Garden Design Basics: Wavy bricks- The Reason Ror Serpentine Walls

What is that?  I love the names of things in gardening and garden design.  My husband is forever accusing me of making things up — the latest Latin…Kirengeshoma palmata (he thinks I made that name up), now this morning…crinkle crankle walls….No, I am not making this up.

What are Serpentine Walls  – Also Known As Crinkle Crankle Walls?

Garden Design Basics - Serpentine Wall
This type of curvy wall isn’t just for fun. There is a very good reason why you might consider a crinkle cankle wall for your garden.

Other names for it are ‘serpentine walls’ or ‘ribbon walls’, which are perhaps somewhat more descriptive.  But in many places (particularly in England), they are called Crinkle Crankle Walls.  They are also found in the Netherlands (having thought they originated there in the 16th century), where they are called slange muur—snaking wall.

Garden Design Basics - Serpentine Wall
To build a crinkle crankle wall, start by digging a trench and filling it with a mix of mortar and bricks. Lay the bricks in a serpentine shape (also called snake walls), overlapping them slightly. Repeat this process, adding more layers until reaching the desired height. Finish with a cap layer for a sturdy and unique wall that is only one thick bricklayer.
crinkle crankle wall serpentine wall slange muur snaking wall brick wall construction
A single row of bricks creates this Serpentine wall that is the beautiful backdrop of a herbaceous border in a country garden in England.

Crinkle Crankle walls have curving lines following a serpentine path rather than a straight line. This layout gives the construction added strength and does away with the need for buttressing.  Strength is the primary reason that they exist – the curvy walls are stronger against lateral forces that push against them. In order to get a strong straight wall, buttresses and multiple layers of materials are required. These walls are built with a single layer of brick and are narrower (using less material) but are stronger.

Serpentine walls are also frequently used in conjunction with growing fruit as it is thought that the curve of the wall traps and radiates the rays of the sun, which assists the fruit in growing and ripening in a short season.

These walls have be constructed throughout history and are still very relevant for modern garden makers.  Why?

  1. Serpentine walls are beautiful.
  2. They are more economical (due to less materials and fewer bricks used) than standard straight walls.
  3. They help plants grow by reflecting heat and creating effective microclimates.
  4. Crinkum crankum walls (another name for them) use less brink but can withstand strong horizontal forces from wind load. 

Where to see Serpentine Wavy Walls in the wild? 

Wavy Brick walls can be seen on the University of Virginia Campus, At Thomas Jefferson’s estate, along Route 2 as you pass through Cambridge, MA, and widely through areas where there is a long history dating back to at least colonial times (the United States).

Read more: crinkle-crankle wall – slange muur, Encyclopaedia of Gardening – Fruit, Gardens, Built, Designed, Found, and 18th

Additional posts about Native plants, stone walls, and other garden design basics.

images by the vintage cottage, *Notes , bluesoccerelephant

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Garden Design Basics - Serpentine Walls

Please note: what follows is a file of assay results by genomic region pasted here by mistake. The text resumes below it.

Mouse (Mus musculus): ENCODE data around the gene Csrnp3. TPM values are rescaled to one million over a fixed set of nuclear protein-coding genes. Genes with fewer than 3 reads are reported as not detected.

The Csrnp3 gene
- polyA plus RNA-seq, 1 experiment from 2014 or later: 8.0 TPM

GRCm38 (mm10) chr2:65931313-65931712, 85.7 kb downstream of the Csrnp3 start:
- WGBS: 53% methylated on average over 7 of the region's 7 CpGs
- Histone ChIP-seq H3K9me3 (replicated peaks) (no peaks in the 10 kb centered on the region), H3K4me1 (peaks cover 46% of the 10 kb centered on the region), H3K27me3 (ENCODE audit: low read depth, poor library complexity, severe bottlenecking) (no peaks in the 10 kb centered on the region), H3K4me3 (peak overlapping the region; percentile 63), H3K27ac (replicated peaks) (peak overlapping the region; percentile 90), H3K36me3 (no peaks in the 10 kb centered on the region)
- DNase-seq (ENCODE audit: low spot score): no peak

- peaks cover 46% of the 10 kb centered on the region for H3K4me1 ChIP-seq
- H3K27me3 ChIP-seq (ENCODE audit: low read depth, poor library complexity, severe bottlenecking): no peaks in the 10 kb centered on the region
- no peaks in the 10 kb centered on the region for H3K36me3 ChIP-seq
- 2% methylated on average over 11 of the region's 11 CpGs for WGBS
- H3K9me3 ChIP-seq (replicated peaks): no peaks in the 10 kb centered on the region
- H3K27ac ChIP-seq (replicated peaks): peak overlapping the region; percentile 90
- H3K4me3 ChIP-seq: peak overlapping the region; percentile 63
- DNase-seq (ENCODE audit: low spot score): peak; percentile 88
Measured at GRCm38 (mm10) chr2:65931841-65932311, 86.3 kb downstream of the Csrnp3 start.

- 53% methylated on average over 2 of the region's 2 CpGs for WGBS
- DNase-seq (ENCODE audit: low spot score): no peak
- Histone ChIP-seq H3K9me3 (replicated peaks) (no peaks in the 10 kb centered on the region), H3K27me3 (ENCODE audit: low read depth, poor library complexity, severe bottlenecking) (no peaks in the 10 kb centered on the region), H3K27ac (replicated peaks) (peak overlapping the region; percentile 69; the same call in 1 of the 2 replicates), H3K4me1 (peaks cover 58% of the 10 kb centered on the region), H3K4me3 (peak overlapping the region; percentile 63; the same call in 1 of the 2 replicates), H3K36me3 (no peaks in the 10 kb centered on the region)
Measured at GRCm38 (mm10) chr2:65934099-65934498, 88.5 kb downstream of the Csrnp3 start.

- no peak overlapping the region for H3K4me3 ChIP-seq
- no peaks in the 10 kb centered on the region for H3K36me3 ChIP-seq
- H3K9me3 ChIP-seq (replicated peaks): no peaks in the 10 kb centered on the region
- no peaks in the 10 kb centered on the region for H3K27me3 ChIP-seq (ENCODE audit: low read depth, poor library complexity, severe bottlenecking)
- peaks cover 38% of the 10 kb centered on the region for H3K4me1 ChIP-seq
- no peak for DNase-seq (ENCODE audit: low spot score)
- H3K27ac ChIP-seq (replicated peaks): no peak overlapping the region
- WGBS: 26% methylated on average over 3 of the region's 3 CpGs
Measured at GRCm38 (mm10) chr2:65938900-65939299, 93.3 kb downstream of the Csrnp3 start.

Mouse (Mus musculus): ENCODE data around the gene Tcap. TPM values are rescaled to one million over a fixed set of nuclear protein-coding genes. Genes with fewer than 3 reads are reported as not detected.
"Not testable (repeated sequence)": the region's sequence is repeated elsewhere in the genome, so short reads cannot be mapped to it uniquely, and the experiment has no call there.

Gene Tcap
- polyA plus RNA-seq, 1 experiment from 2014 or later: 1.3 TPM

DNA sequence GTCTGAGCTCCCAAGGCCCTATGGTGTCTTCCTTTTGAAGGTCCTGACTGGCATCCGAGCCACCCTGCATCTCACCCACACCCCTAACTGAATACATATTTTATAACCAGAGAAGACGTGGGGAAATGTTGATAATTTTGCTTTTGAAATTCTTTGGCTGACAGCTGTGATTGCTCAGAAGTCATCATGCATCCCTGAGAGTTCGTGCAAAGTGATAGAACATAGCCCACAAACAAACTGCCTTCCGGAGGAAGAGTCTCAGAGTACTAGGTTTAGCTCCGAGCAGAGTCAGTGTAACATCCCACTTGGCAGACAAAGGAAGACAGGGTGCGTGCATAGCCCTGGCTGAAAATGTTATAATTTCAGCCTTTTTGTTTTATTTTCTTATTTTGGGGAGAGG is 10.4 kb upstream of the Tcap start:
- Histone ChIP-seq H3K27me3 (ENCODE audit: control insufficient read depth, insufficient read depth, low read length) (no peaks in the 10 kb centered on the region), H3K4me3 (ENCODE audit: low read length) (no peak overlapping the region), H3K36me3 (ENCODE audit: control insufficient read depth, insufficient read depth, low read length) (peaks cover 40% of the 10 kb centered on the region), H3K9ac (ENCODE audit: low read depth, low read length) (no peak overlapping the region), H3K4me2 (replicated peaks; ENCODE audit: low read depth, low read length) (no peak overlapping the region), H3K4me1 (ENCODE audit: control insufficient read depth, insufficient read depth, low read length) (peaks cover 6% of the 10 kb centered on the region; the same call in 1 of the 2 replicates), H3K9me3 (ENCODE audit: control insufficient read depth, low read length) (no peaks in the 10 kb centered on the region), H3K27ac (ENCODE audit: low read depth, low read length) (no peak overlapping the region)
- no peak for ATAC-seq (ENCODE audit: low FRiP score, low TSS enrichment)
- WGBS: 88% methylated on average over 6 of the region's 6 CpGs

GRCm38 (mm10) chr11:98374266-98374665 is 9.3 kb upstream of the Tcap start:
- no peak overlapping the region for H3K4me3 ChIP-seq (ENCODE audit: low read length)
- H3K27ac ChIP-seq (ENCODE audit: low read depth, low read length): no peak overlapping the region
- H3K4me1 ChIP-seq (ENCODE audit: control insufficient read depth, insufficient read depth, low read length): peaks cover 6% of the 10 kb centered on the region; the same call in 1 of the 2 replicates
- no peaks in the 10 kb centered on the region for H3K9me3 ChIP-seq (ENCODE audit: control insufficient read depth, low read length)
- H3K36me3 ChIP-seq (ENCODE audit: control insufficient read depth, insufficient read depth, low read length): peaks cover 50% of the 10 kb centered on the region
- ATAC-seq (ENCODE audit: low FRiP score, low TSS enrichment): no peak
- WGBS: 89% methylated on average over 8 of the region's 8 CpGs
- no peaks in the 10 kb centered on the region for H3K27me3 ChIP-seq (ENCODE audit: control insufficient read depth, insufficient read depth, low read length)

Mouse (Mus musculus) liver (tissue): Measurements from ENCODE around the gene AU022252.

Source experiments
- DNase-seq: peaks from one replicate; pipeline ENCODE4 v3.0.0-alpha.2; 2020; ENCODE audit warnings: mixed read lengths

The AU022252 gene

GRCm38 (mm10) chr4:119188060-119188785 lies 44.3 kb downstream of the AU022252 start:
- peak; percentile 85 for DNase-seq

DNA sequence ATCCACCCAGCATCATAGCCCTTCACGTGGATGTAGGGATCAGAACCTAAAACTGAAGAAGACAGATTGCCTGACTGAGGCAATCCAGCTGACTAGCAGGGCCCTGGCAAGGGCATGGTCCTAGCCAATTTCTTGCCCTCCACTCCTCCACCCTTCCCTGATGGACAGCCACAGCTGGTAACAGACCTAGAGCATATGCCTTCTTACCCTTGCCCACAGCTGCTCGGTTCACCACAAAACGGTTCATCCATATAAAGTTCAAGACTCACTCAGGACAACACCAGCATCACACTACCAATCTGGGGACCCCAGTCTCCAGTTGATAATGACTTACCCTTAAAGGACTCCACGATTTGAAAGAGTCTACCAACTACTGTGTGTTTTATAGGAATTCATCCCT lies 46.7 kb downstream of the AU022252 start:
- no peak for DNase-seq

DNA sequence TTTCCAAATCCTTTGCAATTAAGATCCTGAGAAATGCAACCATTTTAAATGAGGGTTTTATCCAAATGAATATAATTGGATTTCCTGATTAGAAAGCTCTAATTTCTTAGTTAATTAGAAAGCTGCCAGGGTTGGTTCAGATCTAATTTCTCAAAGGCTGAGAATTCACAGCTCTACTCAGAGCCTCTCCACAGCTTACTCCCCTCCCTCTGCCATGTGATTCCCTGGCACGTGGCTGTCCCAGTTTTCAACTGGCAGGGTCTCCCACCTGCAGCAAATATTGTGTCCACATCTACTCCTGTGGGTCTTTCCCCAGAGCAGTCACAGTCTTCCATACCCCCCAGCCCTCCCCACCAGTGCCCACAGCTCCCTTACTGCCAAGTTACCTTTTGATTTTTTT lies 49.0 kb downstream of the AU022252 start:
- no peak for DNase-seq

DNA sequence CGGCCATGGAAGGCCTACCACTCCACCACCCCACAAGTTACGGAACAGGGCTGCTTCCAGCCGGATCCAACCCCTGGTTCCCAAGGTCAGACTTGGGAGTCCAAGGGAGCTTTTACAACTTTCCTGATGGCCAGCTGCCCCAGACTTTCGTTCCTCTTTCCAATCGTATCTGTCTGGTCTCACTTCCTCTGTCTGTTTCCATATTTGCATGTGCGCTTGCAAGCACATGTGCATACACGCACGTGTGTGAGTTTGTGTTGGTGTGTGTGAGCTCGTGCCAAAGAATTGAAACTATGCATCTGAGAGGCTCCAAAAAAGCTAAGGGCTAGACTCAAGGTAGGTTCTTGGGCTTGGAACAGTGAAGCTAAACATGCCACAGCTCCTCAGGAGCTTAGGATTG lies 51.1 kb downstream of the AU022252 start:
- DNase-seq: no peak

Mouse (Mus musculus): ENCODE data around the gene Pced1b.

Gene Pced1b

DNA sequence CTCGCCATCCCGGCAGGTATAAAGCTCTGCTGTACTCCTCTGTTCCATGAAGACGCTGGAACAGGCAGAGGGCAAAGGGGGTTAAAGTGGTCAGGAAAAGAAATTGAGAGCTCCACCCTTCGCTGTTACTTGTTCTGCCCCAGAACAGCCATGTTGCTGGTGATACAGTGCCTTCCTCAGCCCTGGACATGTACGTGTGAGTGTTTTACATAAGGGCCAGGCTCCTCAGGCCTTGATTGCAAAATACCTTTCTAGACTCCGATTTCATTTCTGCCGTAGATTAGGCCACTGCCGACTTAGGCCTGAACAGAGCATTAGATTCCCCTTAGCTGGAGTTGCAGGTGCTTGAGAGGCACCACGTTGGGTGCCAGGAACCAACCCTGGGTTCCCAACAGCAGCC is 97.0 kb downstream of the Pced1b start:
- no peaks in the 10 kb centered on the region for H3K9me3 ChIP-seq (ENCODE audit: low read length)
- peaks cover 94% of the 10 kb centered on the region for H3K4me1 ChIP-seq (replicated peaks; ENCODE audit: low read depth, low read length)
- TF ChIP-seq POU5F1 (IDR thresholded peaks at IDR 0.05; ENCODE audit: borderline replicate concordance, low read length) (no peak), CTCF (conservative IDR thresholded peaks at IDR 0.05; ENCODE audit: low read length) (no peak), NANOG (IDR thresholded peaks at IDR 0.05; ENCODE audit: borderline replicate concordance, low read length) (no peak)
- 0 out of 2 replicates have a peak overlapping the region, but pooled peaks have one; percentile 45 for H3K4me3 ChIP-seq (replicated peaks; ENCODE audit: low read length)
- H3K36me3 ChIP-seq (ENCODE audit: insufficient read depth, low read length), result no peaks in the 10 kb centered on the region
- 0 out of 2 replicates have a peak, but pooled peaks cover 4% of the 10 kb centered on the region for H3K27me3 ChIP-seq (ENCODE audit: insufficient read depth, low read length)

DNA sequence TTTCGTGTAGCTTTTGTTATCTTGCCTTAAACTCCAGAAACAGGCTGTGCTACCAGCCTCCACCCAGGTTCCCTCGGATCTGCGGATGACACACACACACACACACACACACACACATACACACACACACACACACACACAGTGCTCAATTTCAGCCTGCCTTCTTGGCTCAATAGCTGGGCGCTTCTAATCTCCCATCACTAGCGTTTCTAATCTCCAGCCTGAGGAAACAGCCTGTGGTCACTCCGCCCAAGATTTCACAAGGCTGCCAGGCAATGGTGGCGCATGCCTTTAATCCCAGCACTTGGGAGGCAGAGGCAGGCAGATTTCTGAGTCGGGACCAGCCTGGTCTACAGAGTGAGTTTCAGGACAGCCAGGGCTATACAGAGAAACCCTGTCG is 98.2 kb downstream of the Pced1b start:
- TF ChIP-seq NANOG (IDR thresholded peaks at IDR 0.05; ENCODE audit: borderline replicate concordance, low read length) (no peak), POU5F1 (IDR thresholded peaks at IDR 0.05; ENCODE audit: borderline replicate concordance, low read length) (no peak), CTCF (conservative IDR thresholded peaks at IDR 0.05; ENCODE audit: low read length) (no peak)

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  1. ModFruGal says:

    WTH as a compromise…you can even sub hell for heck? Love the curves.

  2. linda says:

    what the flora?

  3. S@sha says:

    Eh, I don’t like it as a title for a couple of reasons. Most importantly, I think that while we all use that expression, it’s usually in regard to something that we don’t like, or at least think is really weird. The point of this new feature seems to be informative, but not negatively judgmental, so I don’t think it’s appropriate. Secondly, while some bloggers write in a slangy style (like ModFruGal for example), you generally don’t. It seems a little out of character, title-wise. Anyway, I like the content– I’ve heard serpentine wall, but never Crinkle Crankle.

  4. Louise says:

    Interesting post, R., Did you know that Thomas Jefferson designed and built serpentine walls on the campus of U. of Virginia in Charlottesville 160 years ago?
    and a lovely and cool interpretation of the crinkle-crankle was designed by Andy Goldsworthy at Storm King Art Center.

    Loved you images.

  5. Love “WTF?” but…. that’s just me…

    • rochelle says:

      Modfrugal — so funny you say that…I told my husband that I thought I should use WTH (even before your comment)– he told me that would be ‘internet dorky’ and I shouldn’t….but with backing now I am tempted….
      Linda — of course, I meant what the flora….
      Sasha….love your thoughtful response…you are right…be myself…and write my normal way…but sometimes, I write an awful lot like I speak…but when I read how I speak, I realize that I can (and should) speak better….
      Louise…no, I didn’t know that — once again you always share the most interesting stuff….and even more apropos, I have been planning a daily garden post about Thomas Jefferson’s garden….but didn’t know that there were crinkle crankle walls…

  6. jamie says:

    WTF- your husband is right…you did make up kirenshoma (Kirengeshoma palmata).

  7. I really enjoyed your naming dilemma. I wanted to start a regular feature called WTF too, but then I envisioned having to explain what that meant to my mother, or mother in law and decided against it. Instead I settled on WWTT…or ‘what were they thinking’. It’s turned into a code speak between my husband and I, which can come in really handy in a group situation. Of course I do use it a little more like S@sha observed.

    I just found your blog…love it!

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